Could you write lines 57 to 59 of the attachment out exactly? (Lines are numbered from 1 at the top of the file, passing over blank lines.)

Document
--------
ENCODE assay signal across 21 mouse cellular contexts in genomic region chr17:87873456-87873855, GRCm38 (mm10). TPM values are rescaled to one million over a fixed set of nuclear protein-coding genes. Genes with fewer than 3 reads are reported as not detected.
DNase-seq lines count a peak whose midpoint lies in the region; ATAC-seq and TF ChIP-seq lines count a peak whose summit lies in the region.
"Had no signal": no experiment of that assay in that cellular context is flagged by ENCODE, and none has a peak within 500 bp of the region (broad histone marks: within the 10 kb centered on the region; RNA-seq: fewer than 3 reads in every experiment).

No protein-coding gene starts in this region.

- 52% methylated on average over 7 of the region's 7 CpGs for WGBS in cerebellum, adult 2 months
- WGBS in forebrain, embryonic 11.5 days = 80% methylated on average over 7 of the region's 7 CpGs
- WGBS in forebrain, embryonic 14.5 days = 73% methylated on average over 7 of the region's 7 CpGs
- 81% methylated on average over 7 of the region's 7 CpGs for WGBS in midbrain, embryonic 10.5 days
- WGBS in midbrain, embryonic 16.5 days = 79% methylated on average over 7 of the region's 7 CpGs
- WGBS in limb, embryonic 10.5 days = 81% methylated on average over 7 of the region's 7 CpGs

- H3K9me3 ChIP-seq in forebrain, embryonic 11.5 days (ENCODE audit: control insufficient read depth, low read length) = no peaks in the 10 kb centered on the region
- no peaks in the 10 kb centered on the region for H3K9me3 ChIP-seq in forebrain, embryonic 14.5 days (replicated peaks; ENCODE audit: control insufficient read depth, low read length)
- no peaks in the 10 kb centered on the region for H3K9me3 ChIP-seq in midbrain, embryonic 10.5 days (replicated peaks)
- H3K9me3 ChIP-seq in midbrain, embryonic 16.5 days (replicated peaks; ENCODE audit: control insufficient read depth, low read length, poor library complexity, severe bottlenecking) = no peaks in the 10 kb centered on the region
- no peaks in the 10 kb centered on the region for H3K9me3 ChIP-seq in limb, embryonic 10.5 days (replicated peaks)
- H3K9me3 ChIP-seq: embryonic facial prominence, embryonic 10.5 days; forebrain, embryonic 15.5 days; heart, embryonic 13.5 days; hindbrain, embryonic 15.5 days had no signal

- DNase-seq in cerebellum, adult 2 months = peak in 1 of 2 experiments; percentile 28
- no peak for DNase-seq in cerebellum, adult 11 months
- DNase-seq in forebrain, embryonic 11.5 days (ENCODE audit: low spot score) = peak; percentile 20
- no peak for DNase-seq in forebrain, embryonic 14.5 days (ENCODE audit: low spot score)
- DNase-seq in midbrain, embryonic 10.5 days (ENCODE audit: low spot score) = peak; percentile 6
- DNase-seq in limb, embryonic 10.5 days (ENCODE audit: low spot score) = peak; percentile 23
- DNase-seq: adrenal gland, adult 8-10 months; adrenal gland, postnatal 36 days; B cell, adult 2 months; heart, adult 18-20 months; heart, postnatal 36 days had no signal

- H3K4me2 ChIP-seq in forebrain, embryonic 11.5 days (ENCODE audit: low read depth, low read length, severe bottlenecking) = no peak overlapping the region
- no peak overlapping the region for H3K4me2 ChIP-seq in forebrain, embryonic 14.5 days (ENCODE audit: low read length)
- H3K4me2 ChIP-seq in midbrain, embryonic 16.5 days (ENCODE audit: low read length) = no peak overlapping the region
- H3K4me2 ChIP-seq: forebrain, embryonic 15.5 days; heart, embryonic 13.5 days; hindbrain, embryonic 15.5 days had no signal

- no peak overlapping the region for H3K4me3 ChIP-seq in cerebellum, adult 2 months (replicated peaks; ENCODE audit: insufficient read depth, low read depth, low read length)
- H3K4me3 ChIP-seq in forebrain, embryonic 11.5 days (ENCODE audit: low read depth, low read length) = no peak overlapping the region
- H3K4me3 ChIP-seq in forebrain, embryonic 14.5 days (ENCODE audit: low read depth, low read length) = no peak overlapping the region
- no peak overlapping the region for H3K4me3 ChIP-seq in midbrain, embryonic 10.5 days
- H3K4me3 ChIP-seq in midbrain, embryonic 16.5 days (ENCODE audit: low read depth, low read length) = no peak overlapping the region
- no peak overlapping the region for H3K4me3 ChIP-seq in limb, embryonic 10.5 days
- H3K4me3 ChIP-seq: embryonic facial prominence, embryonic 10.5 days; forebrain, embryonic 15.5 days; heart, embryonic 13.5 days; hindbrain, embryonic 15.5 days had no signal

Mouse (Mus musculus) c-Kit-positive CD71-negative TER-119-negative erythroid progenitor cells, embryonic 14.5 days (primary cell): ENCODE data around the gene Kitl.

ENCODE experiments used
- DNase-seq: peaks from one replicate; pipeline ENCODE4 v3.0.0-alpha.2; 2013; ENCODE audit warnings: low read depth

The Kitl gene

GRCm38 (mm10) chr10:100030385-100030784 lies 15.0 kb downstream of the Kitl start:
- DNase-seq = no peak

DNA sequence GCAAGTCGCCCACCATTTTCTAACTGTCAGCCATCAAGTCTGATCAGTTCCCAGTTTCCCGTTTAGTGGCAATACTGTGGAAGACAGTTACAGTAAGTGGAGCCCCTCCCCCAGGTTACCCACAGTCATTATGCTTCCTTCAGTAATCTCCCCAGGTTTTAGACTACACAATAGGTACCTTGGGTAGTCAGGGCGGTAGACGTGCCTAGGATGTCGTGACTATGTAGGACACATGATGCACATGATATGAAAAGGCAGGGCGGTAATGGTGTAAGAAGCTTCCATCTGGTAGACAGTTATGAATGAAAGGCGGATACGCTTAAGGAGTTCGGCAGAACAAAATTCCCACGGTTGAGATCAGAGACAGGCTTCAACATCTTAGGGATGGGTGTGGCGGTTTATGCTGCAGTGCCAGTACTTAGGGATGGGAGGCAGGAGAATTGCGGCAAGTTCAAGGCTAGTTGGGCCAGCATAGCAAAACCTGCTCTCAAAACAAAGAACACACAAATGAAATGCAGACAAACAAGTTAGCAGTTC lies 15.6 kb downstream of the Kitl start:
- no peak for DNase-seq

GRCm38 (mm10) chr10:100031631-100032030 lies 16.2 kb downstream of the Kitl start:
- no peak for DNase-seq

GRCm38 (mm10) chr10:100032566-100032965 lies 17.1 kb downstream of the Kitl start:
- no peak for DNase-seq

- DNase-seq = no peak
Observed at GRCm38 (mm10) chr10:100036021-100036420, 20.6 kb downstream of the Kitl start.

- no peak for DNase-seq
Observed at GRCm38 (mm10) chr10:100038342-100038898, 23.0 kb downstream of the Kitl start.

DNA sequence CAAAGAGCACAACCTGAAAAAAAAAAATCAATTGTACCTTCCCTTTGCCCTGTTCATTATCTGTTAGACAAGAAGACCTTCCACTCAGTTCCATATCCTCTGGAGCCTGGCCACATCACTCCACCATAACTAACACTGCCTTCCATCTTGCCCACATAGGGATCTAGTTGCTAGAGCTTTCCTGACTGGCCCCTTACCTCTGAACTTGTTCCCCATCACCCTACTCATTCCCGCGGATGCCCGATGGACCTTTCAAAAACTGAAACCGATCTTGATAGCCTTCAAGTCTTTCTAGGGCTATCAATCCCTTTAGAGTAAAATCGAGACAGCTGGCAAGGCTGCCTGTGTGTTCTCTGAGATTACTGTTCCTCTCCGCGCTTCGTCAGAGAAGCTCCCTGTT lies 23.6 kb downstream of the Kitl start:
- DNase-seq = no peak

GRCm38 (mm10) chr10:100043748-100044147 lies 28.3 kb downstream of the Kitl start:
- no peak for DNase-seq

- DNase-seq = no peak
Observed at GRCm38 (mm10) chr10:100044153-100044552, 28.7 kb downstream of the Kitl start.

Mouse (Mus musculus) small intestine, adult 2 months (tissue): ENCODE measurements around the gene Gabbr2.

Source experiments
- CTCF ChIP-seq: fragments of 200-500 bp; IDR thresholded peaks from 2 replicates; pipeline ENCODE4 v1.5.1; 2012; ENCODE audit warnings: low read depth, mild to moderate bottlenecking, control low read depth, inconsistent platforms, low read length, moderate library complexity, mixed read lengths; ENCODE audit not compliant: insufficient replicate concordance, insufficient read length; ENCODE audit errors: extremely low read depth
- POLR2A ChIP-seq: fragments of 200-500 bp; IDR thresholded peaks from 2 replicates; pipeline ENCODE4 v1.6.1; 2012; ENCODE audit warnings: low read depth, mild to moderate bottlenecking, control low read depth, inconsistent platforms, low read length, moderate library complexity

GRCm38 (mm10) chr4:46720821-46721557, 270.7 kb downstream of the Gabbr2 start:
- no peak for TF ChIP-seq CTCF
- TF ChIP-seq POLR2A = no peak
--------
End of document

Mouse (Mus musculus) small intestine, adult 2 months (tissue): ENCODE measurements around the gene Gabbr2.

Source experiments
- CTCF ChIP-seq: fragments of 200-500 bp; IDR thresholded peaks from 2 replicates; pipeline ENCODE4 v1.5.1; 2012; ENCODE audit warnings: low read depth, mild to moderate bottlenecking, control low read depth, inconsistent platforms, low read length, moderate library complexity, mixed read lengths; ENCODE audit not compliant: insufficient replicate concordance, insufficient read length; ENCODE audit errors: extremely low read depth